The Debt of the Civil War

The War Between the States caused an explosion of debt that would have startled Jefferson.  It rose from $75 million in March 1861 to $28 hundred million ($2.8 billion) in August 1865.  The debt was now $75 per capita.  It had been $2 per capita in 1860.  Such was one of the costs, but by no means the dearest, of coercing the southern states into a consolidated and centralized union, which was formerly a confederation, now a unitary republic.   However, the libertarian and constitutionalist traditions proved too strong to continue to be suppressed by the reigning Republicans.  In 1869, Salmon Chase, who had been Lincoln's treasury secretary but was now the chief justice of the Supreme Court, wrote a majority opinion ruling that the Legal Tender Acts of 1862 and 1863 had been unconstitutional.  In 1872, the income tax expired and was not renewed, and in 1895 the Supreme Court ruled that it had been unconstitutional.  In 1877, federal government ended military rule of the last two occupied southern states (La., SC), and the tyranny of radical Reconstruction was at last over.  The gold standard was restored in 1879, with all national bank notes being redeemable in gold on demand.  Lastly, the national debt came down a little each year.  By 1880, it stood at $2.1 billion; by 1890, $1.1 billion; and by 1900, $1.2 billion.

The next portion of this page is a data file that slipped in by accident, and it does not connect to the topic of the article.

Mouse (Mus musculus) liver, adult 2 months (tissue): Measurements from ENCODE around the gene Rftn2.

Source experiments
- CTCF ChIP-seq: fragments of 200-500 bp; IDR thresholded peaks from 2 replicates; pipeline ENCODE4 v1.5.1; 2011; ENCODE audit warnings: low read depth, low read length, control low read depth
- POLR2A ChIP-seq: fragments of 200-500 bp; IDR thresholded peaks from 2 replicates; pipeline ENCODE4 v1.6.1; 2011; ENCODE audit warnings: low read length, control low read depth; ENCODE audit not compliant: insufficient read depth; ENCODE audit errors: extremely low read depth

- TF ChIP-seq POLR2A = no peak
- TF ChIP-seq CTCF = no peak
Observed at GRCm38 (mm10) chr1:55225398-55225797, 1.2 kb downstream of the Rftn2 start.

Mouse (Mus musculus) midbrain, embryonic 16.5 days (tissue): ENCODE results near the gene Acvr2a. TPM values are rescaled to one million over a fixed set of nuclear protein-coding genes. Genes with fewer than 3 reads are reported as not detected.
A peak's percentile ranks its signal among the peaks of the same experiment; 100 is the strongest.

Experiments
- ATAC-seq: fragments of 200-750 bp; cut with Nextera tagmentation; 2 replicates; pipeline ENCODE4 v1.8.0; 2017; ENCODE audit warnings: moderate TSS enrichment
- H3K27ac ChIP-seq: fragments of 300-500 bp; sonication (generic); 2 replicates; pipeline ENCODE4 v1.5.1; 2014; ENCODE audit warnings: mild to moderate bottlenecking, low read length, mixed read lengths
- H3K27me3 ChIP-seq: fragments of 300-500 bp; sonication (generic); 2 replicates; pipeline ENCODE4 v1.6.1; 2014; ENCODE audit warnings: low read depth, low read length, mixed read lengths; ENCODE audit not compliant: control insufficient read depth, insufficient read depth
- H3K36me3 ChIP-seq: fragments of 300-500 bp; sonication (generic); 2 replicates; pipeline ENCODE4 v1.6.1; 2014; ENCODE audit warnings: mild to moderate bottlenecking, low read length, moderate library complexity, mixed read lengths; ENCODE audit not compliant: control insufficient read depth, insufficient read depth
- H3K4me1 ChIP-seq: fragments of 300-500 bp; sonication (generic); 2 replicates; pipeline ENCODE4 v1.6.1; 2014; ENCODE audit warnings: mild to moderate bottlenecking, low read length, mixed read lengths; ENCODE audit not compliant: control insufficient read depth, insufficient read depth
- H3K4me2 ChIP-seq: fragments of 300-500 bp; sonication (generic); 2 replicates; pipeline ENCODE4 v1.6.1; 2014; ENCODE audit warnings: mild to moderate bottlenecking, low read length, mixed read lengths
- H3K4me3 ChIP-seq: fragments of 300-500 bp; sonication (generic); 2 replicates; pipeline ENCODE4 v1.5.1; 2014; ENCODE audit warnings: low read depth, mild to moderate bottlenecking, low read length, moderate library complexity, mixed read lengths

American National Debt, 1900-2000

Once again, war would negate the fruit of years of patient but modest debt reduction.  At President Wilson's urging, Congress declared war on Germany in April 1917.  In just two years, the debt skyrocketed from $3 billion to $26 billion.  Fiscally conservative Republican presidents (Harding, Coolidge, and Hoover) brought the debt down to $16 billion by mid 1930, before the Depression began ratcheting it up again.  In ten years, Roosevelt and his New Deal managed to more than triple the national debt from $22 to $72 billion, which was by any measure the largest peacetime increase in American history.  The 1941-45 war against Japan and Germany caused the debt to reach the Olympian heights of $260 billion by the end. 

The Cold War Debt and its Successor

Peace would inaugurate a new era in American history.  After a brief demobilization, the country would return to a permanent war footing, and forge the Cold War State.  It would also discard the venerable tradition of postwar debt reduction.  The new tradition was relentless upward ratcheting.  Apart from very slight declines in 1947-48 and 1956-57 (the last year there was any reduction at all was 1960), the debt began an upward trajectory into the infinite reaches of outer space.  By 1970, the national debt had reached $390 billion.  In 1980, it was a modest $930 billion.  Next was the deluge.  Under Reagan and his Republican Senate, the debt rose to $2,700 billion ($2.7 trillion).  Under Clinton and the Republican House, it reached $5.7 trillion.  Under Bush and the Republican Congress, it has risen to $6.9 trillion (as of January 1, 2004).  Assuming Bush's re-election, the continuation of the illimitable "war on terror," and another recession, the national debt could breach the $10 trillion mark by 2008.